Every year in late February or early March, Sam and I join my parents on St. George Island, Florida for at least a week. This is not the Florida of spring break revelry; there is no Miami glitz, no Palm Beach cash, just a beautiful island where the beaches are unspoiled and often empty, the sandpipers run, the cormorants fish, and dolphins can be seen swimming quite close to shore right around dinner time. (I am assuming for purposes of this entry that dolphins, like the rest of us, dine at around 6:00 or 6:30).
There is, blessedly, nothing to do other than walk the beach and eat fresh seafood, and (for a really big time) drive across two bridges to the town of Apalachicola where there are some good restaurants, a delightful store that sells knitting paraphernalia and carefully selected books, and a harbor full of shrimp and oyster boats.
To get to St. George, Sam and I fly into the Tallahassee airport, and this trip we were fortunate enough to arrive around dinner time, justifying a stop at The Wakulla Springs Lodge. Built in 1937, the Lodge has a simple, un-fussy atmosphere that is a refreshing contrast to the stressful, plastic, corporate and commercial harshness of a day spent in airports and on airplanes. There is also the food served in the Lodge’s dining room, which is simple, fresh, Southern and delightful.
My Wakulla Springs Lodge experience began as I stood outside in the sun (in short supply in Michigan at this time of year) calling my husband to let him know we had arrived safely. As I leaned against the side of the building, an absolutely adorable young man with slicked back black hair that would do Elvis proud walked by me with his waiter apron swung over his shoulder. He winked at my 45-year-old self and said “how y’all doing?” This was a good sign.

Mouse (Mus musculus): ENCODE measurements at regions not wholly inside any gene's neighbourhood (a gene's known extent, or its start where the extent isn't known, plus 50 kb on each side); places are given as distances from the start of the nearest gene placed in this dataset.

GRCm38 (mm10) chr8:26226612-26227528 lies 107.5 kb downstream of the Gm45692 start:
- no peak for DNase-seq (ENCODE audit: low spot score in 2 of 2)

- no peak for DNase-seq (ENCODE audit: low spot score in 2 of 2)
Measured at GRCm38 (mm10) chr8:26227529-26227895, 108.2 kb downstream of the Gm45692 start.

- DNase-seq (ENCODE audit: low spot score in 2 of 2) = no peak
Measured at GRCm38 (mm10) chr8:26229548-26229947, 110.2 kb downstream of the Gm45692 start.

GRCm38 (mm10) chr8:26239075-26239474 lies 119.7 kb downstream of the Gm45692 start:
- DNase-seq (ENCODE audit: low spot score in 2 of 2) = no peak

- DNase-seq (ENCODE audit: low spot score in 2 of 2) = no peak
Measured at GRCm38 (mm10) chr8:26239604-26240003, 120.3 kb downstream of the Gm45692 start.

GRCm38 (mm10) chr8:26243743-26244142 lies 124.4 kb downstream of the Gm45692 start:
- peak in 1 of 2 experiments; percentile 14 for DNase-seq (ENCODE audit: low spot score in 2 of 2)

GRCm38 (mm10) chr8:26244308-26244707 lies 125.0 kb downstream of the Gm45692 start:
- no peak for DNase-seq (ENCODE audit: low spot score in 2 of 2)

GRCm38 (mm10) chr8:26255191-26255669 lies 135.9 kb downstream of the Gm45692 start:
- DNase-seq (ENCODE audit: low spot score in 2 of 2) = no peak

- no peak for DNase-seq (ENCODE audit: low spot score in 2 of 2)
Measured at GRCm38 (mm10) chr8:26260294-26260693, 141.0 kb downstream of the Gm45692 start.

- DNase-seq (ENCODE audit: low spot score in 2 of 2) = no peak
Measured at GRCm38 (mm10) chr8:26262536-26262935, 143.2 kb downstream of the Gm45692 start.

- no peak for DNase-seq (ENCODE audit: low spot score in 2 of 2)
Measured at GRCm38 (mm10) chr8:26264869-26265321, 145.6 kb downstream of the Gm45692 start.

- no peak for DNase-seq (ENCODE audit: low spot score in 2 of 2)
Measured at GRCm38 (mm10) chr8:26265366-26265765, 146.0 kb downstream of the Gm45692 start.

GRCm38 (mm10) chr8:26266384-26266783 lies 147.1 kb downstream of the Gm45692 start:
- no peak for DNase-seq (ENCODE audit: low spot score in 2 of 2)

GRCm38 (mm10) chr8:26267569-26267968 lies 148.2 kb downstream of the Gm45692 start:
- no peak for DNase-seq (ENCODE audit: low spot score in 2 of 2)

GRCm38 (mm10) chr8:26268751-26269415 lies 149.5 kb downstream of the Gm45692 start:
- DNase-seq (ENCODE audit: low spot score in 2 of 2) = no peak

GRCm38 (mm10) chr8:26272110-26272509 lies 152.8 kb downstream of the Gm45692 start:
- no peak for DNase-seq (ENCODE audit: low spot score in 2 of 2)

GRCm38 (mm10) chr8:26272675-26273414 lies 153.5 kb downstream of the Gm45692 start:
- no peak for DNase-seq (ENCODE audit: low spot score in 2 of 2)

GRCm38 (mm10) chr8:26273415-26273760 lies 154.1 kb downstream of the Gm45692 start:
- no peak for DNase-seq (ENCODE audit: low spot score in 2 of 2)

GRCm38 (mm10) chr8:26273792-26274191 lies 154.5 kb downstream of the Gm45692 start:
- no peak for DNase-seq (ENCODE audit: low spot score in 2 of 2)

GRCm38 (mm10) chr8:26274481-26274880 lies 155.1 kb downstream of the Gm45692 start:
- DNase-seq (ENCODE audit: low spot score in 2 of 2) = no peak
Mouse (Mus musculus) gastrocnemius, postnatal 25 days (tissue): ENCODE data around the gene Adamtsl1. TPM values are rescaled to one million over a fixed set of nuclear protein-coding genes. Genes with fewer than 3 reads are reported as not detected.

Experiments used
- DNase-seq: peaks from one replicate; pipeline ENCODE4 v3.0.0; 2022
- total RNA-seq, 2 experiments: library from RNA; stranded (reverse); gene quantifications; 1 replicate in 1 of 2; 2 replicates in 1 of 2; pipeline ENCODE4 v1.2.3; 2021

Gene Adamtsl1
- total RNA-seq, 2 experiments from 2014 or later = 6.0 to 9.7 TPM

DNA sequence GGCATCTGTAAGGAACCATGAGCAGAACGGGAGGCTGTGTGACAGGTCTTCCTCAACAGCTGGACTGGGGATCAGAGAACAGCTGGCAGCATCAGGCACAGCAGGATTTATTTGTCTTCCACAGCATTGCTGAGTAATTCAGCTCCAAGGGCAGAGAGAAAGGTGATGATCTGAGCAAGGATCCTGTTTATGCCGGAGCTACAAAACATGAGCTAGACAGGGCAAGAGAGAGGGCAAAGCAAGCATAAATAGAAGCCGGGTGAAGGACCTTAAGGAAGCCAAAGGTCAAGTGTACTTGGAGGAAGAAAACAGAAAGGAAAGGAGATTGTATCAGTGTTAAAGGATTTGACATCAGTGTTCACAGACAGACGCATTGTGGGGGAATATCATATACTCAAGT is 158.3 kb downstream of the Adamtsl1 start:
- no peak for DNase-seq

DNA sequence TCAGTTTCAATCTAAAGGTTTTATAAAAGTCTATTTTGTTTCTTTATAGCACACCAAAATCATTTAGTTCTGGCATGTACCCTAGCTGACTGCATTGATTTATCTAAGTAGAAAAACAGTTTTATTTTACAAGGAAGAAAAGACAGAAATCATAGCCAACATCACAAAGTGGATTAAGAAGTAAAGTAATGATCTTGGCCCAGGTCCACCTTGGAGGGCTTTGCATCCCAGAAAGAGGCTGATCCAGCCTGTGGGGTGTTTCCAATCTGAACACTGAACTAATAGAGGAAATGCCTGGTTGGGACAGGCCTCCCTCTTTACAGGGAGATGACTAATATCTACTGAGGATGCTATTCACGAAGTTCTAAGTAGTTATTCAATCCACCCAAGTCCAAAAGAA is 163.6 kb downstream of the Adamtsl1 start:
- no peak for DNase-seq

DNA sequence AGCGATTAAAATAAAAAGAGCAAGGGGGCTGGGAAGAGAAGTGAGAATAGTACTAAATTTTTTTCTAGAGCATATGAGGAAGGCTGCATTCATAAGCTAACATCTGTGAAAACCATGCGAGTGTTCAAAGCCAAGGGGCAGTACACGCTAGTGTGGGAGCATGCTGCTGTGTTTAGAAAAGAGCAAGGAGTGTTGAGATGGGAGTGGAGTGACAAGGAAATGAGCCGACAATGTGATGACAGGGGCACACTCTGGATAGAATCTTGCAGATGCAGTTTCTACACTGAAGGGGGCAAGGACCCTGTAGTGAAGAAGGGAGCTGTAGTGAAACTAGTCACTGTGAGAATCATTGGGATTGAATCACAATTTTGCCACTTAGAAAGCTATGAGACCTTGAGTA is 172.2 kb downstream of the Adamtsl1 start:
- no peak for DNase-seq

Inside, I discovered that Elvis was my waiter, and imposed upon him immediately for sweet tea, which doesn’t much exist in my part of the world. I then had some real biscuits, and ordered fried shrimp which came with hush puppies, a perfectly baked potato, and (be still my heart) a monkey dish of fried, green tomatoes. Those Southern types bread things like nobody’s business, and my shrimp were fresh, with crisp, light breading and the tomatoes were a sort of mystical combination of tart and juicy inside and crisp and dry outside.
Honestly, I don’t even really like fried green tomatoes, but the two little slices of tomato in that dish so endeared themselves to me that I felt the presence of hundreds of phantom southern women fluttering around the table asking if I wanted a little more sweet tea or maybe a slice of pecan pie. If I’d stayed for breakfast, I’m certain that some bacon cheese grits would have been on offer. I am resolutely northern, a Yankee born and bred, but when the South opens her arms to me at the end of a long winter, I can’t help falling into her embrace.